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Posts tagged ‘ethical shopping’

Ethical Shopping; A Quick Guide

The more I learn about the world of food production, corporate supermarket operations, and the environmental implications of modern lifestyle, the more thought I have to put into my shopping. The maxim about “voting with your dollar” is largely true, and there are a lot of factors to take into consideration. That being said, it doesn’t need to be difficult, and we all choose which factors most strongly influence our buying.

One of the biggest factors, which I don’t discuss below, is having the income to be able to make ethical shopping purchases. I am on a pretty damn low income, but I have made buying quality (and conscionable) food/products a priority. I don’t buy much (other than books, second-hand mostly), I don’t “eat out”, buy new clothes, etc. To me it’s worth saving my pennies elsewhere in order to eat well!

As a side note, I am surprisingly lucky in terms of access to local (and often organically) grown produce, and local businesses to support. For a small country town, the access to ethically sourced foods is amazing. Not to mention said local produce is usually MUCH CHEAPER than the produce available in the supermarkets!

Now we’ve gotten the preamble out of the way, here is a brief guide to the things I consider when buying a product.

  1. Where am I buying it? Especially with products in the major supermarkets, I always ask “Can I get this from a local business instead?”
  2. Is it vegan? Any animal ingredients (including E numbers)? Is it tested on animals?
      Animal-derived (i.e. non-vegan) E numbers:

    • 120 Carmine
    • 441 Gelatine
    • 542 Bone Phosphate
    • 631 Glutamic Acid
    • 901 Beeswax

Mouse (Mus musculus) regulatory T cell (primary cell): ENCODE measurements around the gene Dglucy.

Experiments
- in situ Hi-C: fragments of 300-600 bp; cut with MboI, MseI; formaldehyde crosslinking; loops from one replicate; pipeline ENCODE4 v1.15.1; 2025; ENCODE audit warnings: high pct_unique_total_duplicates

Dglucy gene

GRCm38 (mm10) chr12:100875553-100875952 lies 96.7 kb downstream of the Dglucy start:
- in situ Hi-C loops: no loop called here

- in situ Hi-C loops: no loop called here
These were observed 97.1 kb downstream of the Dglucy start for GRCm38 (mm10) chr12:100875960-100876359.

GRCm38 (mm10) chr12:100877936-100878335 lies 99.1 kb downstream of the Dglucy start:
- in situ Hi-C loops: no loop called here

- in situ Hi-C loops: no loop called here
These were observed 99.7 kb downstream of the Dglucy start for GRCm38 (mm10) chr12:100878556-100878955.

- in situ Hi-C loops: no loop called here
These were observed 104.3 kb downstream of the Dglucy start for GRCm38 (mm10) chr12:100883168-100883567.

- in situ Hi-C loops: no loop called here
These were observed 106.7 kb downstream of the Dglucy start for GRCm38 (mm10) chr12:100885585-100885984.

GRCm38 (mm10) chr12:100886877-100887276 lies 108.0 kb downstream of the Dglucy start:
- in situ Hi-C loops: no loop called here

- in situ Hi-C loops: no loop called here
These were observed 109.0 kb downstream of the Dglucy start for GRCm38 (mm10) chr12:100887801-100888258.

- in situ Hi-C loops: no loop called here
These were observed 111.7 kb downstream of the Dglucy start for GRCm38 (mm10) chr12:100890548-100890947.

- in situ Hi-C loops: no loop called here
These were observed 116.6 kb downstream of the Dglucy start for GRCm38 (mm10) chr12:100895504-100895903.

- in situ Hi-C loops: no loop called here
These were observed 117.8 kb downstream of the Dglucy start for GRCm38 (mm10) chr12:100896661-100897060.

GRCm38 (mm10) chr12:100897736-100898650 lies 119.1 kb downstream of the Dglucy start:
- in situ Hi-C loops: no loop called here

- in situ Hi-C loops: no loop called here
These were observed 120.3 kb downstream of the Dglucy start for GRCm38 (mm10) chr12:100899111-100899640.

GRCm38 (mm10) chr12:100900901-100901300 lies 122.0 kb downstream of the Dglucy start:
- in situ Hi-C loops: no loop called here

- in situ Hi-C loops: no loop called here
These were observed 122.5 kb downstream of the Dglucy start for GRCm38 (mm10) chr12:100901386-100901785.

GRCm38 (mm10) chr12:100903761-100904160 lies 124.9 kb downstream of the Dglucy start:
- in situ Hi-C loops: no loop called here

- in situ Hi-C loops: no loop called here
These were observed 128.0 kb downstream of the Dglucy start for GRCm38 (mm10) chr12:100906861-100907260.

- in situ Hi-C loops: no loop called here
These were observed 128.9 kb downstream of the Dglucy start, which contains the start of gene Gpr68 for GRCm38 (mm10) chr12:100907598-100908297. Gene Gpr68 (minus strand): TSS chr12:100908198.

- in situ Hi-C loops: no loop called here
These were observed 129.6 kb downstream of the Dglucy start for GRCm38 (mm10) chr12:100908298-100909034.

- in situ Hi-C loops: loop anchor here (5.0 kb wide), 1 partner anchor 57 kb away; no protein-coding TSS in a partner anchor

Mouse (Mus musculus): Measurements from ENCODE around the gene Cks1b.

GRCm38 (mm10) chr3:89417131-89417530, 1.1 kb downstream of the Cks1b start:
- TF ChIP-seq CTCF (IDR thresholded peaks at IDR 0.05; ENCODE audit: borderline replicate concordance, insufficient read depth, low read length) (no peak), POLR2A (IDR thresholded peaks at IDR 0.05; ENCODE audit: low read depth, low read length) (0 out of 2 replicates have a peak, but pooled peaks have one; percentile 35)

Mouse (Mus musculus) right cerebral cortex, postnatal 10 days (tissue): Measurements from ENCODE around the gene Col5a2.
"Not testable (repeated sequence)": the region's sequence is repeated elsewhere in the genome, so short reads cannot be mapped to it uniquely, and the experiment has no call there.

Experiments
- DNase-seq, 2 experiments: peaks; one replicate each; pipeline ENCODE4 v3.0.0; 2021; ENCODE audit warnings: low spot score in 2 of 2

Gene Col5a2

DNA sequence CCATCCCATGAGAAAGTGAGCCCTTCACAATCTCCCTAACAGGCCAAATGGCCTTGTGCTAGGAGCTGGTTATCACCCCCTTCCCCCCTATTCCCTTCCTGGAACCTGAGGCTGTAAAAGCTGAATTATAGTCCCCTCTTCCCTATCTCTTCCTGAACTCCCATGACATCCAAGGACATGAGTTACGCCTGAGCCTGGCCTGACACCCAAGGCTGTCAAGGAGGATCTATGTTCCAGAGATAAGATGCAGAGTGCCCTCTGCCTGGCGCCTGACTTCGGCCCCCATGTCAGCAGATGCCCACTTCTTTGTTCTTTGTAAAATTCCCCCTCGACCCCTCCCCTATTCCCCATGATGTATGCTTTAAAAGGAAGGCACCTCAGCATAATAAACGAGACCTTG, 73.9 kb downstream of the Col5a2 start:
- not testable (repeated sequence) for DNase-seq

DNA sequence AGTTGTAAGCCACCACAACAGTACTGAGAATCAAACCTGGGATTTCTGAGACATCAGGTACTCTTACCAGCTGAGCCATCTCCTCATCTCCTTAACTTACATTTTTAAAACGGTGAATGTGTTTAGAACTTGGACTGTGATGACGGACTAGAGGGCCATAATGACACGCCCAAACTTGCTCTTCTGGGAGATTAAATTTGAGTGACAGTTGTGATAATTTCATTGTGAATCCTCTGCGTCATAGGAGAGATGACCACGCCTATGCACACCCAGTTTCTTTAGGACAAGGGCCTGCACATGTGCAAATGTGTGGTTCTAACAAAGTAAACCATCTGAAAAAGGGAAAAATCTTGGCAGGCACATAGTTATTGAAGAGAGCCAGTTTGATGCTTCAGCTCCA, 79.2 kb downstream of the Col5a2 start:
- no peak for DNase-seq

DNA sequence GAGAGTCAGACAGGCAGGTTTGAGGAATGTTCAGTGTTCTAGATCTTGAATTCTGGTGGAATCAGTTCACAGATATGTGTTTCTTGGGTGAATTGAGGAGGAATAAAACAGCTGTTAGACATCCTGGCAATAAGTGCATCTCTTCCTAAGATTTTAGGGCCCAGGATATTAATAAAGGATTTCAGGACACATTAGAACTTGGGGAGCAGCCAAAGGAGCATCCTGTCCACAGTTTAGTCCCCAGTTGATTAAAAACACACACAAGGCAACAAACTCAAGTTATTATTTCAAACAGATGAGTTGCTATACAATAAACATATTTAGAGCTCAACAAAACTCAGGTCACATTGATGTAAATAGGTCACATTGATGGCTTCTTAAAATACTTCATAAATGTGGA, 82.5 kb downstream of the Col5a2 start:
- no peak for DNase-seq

• 910, 920, 921 L-cysteine
    • 913 Lanolin
    • 966 Lactitol
  3. Is it Australian made? Check for products made from LOCAL ingredients only, not a mixture of local and imported.
  4. Is the manufacturer Australian? Even if the ingredients come from Australia, the parent company itself may be a multinational/international corporation. So it’s always worth checking.
  5. Does the manufacturer have a “black” listing? Has the company been accused of any unethical practices, code violations, human rights violations, etc.?

    As a quick guide, the 6 major companies you should boycott on this basis are;

    • Nestlé (aggressively marketed infant formula in developing countries; dependency on these products leads to infant deaths, workers’ rights, pollution)
    • Coca-Cola (murders, kidnappings and torture of union leaders in Colombia, pollution of soil/groundwater in India)
    • L’Oréal / Procter & Gamble (ongoing involvement in animal testing, with no interest in stopping; L’Oréal is also part-owned by Nestlé)
    • GlaxoSmithKline (animal testing, adulterated drugs, $3b fine for fraud)
    • Unilever (animal testing, BPA policy, price fixing, worker exploitation in Kenya and India)
    • Johnson & Johnson (animal testing, unethical marketing, price fixing, action on Darfur)
  6. How many ingredients? Is it mostly whole foods, is the ingredients list a mile long, how many artificial ingredients are there? I try and avoid unnecessary processing where possible.